The children we are aiming to target is comprised primarily of kindergartners in South Korea and the United States. Some are ESL/ EFL speakers and may possess limited speaking or listening capabilities in their second tongue.

According to Jean Piaget, children go through stages of cognitive development resulting from biological maturation and environmental experience. He believed that knowledge is not simply transferred from teacher to student but actively constructed by the mind of the learner. Leaners are particularly likely to learn when they are actively engaged in making some type of external artifact, which they can reflect upon and share with others. Learning through the design process: designing, personalizing, and reflecting- are essential to the design of constructivist learning environments. (Brennan, 2015)

I incorporated this learner centered learning experiences in addition to scaffolding learning material and adding numerous social interactions as the core pedagogical foundations of the design of the curriculum.


The camp is located on Ala Moana area in Honolulu on Oahu Island. Fostering awareness, appreciation, understanding, and stewardship of Hawai‘i’s environment by educating children with an interactive and immersive approach was also a central theme of this learning experience. Through multiple site visitations and ultimately a final project that takes them to the beaches of Hanauma Bay, students will learn to appreciate and co-exisit with the nature of Hawaii.

The Curriculum

The curriculum consists of 12 lesson plans and corresponding slides and/or worksheets (when necessary) organized in a neat folders for teachers to readily access.  Teachers are provided with materials and resources as well as an overview of what they would teach, for how long, and how. Teachers should have creative agency to adjust activities and lessons to accommodate both the classroom culture and students’ technological experience and developmental levels. (Leake, & Lewis, 2017)


Students learn coding through two primary tools: Scratch Jr. and Kibo.

Scratch Jr. is a developmentally appropriate programming language for children ages five through seven. Using the Scratch Jr. iPad application, students can create their own interactive collages, animated stories, and games. Students are first exposed to the learning blocks in Scratch Jr. to ultimately understand building elements of computer science.

In the second week, students learn to code Kibo, a screen-free robotic toy. Students can create, design, and decorate this hands-on programmable robot helping them build constructive play, problem solving, and critical thinking capabilities.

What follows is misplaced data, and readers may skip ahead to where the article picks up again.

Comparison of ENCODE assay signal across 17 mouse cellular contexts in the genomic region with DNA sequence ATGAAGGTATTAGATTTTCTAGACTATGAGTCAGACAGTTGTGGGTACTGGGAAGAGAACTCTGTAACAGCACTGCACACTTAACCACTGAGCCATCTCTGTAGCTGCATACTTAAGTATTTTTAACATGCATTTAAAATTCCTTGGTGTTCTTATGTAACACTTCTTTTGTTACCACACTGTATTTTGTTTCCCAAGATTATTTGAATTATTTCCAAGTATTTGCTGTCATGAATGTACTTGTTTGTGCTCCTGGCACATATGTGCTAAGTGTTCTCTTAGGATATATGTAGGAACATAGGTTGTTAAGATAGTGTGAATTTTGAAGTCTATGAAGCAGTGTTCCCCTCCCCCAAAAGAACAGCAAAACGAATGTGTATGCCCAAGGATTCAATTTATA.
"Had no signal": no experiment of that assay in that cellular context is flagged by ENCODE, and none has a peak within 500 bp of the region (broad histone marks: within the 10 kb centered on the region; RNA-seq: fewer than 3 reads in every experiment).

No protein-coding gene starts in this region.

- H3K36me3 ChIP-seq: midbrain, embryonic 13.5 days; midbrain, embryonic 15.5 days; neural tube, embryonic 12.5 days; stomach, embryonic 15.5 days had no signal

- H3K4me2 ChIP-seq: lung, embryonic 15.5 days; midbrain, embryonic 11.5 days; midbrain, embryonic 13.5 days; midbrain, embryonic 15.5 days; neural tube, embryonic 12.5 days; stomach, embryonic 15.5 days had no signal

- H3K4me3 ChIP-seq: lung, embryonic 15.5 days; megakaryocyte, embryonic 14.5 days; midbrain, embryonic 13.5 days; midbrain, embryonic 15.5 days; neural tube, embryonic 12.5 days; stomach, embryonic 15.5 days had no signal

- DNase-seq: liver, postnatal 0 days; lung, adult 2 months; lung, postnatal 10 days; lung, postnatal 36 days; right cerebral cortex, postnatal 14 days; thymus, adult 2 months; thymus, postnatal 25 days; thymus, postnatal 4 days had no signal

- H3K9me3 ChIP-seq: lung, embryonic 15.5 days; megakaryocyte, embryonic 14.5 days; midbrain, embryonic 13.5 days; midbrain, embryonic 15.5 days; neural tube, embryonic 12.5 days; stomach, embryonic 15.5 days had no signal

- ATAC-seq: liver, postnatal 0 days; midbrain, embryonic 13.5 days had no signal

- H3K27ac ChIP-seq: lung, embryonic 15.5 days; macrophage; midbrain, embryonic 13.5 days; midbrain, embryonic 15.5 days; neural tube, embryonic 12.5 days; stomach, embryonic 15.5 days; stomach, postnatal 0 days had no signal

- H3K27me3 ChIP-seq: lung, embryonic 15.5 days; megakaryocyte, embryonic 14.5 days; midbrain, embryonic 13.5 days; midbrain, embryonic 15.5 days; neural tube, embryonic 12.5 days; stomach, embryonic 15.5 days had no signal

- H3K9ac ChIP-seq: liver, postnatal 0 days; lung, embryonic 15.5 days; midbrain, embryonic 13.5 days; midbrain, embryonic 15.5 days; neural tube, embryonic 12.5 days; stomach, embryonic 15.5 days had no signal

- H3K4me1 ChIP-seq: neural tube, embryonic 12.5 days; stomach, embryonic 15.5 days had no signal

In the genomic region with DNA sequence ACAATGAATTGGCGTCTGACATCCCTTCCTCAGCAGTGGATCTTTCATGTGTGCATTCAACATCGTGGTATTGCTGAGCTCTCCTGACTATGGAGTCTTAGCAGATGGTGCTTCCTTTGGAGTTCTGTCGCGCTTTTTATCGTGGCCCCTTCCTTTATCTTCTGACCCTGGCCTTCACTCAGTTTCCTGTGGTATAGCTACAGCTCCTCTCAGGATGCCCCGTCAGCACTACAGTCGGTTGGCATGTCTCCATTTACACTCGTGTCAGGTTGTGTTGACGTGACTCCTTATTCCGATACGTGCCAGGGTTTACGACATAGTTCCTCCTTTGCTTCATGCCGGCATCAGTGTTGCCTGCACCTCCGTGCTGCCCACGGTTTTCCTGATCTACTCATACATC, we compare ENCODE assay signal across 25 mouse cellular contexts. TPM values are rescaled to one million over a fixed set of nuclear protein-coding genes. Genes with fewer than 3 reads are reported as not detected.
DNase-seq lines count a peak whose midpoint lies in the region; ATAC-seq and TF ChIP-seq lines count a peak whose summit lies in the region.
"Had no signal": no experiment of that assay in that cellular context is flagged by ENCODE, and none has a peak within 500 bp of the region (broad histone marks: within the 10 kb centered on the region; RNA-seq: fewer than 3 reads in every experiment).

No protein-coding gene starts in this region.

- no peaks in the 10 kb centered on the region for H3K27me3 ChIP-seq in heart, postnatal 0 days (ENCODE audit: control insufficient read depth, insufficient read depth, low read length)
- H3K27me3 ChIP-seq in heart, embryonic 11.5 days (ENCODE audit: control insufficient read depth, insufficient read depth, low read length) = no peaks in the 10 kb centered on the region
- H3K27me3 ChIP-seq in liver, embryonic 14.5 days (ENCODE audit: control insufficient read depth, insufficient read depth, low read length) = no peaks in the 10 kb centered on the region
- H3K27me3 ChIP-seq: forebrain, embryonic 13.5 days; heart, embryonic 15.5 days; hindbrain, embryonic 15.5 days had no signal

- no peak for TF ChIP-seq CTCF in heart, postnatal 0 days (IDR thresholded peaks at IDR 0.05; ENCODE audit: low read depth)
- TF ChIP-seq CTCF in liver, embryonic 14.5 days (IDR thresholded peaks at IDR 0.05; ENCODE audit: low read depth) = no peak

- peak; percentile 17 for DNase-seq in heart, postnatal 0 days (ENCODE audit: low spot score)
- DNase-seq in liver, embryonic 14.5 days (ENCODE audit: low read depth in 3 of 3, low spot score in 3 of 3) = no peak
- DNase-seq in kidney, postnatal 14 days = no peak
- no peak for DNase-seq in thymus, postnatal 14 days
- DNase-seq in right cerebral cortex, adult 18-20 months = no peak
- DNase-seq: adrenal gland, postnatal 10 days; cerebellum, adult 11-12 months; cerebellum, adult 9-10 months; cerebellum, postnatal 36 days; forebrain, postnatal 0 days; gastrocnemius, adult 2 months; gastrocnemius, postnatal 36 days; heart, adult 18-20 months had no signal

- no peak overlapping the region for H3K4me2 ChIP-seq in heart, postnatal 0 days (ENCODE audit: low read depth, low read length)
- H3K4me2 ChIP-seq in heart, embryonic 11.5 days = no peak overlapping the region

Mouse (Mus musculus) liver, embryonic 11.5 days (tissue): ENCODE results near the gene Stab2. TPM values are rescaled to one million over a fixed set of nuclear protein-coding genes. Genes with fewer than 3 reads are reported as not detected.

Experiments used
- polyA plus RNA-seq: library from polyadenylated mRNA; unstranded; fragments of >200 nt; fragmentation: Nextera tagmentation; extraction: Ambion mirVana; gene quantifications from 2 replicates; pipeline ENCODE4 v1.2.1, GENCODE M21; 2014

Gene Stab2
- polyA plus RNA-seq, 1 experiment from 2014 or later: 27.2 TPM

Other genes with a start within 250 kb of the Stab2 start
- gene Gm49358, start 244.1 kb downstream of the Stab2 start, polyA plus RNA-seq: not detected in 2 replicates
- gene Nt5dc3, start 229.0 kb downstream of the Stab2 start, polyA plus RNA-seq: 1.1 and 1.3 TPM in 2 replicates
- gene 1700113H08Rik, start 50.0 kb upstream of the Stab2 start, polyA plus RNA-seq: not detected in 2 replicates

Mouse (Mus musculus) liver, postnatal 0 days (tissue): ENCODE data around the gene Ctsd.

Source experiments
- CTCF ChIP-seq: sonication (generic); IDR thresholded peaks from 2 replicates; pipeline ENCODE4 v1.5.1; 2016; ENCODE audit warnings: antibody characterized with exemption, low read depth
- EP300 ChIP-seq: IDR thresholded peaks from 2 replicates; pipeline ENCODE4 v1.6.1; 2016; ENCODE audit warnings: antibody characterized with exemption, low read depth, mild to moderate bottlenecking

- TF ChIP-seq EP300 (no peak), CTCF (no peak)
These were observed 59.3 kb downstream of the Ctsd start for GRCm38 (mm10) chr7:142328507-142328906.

Readings from the class allowed me to design a purposeful curriculum from the start. Best practices in education call for learning to be student centered and highly situated within their own contexts. With Hawaii as their backdrop, elements of nature are highlighted throughout the curriculum. Moana, turtles, and wildlife became a main feature of the coding experience.

Learning should also be project driven, allowing students the agency to be drivers of their own learning. In the second week, students become robot engineers as they decorate their KIBO turtles based on storybooks read together in class and are asked to program the turtles to waddle safely across the beach once they sense the moon light. (Bers, 2017).

There are plenty of instances scaffolding- students learn about loops in four different ways through unplugged dance games, exercises, Scratch Jr. challenges, and Kibo programming blocks. Reinforcement helps students intuit the concepts and helps them understand that these concepts can transcend cross-disciplines. Finally, learning always ends with design journal reflects at this camp.



Bers, M. U. (2017). Coding as a Playground: Programming and Computational Thinking in the Early Childhood Classroom (pp. 135-184). New York, NY: Routledge.

Blikstein, P., & Moghadam, S. (2019). Computing Education: Literature Review and Voices from the Field. In S. Fincher & A. Robins (Eds.), The Cambridge Handbook of Computing Education Research (Cambridge Handbooks in Psychology, pp. 56-78). Cambridge: Cambridge University Press.

Brennan, K. (2015). Beyond Technocentrism: Supporting Constructionism in the Classroom. Constructivist Foundations, 10(3), 289-296.

Leake, M., & Lewis, C. M. (2017). Recommendations for Designing CS Resource Sharing Sites for All Teachers. SIGCSE 2017.